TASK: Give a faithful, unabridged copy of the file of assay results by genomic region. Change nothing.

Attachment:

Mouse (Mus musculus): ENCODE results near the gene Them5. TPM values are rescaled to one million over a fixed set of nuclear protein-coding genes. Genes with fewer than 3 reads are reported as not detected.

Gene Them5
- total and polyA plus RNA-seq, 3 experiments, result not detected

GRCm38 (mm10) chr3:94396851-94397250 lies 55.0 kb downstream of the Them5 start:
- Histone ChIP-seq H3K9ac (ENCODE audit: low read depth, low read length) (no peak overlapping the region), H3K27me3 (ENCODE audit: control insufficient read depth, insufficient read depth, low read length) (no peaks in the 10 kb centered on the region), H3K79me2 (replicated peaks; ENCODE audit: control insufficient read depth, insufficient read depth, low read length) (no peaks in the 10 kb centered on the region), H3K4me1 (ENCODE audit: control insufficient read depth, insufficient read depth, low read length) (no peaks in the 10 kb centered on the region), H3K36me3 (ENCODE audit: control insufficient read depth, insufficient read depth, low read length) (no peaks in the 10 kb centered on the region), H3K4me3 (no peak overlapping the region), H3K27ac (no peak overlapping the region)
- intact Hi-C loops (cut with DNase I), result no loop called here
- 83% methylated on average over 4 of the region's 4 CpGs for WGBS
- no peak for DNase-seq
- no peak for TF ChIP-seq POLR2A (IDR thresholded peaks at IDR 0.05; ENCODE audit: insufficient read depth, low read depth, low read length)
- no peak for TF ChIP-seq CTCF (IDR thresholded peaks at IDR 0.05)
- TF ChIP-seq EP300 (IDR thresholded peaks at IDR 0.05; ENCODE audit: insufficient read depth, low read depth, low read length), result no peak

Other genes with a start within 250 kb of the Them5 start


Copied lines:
Mouse (Mus musculus): ENCODE results near the gene Them5. TPM values are rescaled to one million over a fixed set of nuclear protein-coding genes. Genes with fewer than 3 reads are reported as not detected.

Gene Them5
- total and polyA plus RNA-seq, 3 experiments, result not detected

GRCm38 (mm10) chr3:94396851-94397250 lies 55.0 kb downstream of the Them5 start:
- Histone ChIP-seq H3K9ac (ENCODE audit: low read depth, low read length) (no peak overlapping the region), H3K27me3 (ENCODE audit: control insufficient read depth, insufficient read depth, low read length) (no peaks in the 10 kb centered on the region), H3K79me2 (replicated peaks; ENCODE audit: control insufficient read depth, insufficient read depth, low read length) (no peaks in the 10 kb centered on the region), H3K4me1 (ENCODE audit: control insufficient read depth, insufficient read depth, low read length) (no peaks in the 10 kb centered on the region), H3K36me3 (ENCODE audit: control insufficient read depth, insufficient read depth, low read length) (no peaks in the 10 kb centered on the region), H3K4me3 (no peak overlapping the region), H3K27ac (no peak overlapping the region)
- intact Hi-C loops (cut with DNase I), result no loop called here
- 83% methylated on average over 4 of the region's 4 CpGs for WGBS
- no peak for DNase-seq
- no peak for TF ChIP-seq POLR2A (IDR thresholded peaks at IDR 0.05; ENCODE audit: insufficient read depth, low read depth, low read length)
- no peak for TF ChIP-seq CTCF (IDR thresholded peaks at IDR 0.05)
- TF ChIP-seq EP300 (IDR thresholded peaks at IDR 0.05; ENCODE audit: insufficient read depth, low read depth, low read length), result no peak

Other genes with a start within 250 kb of the Them5 start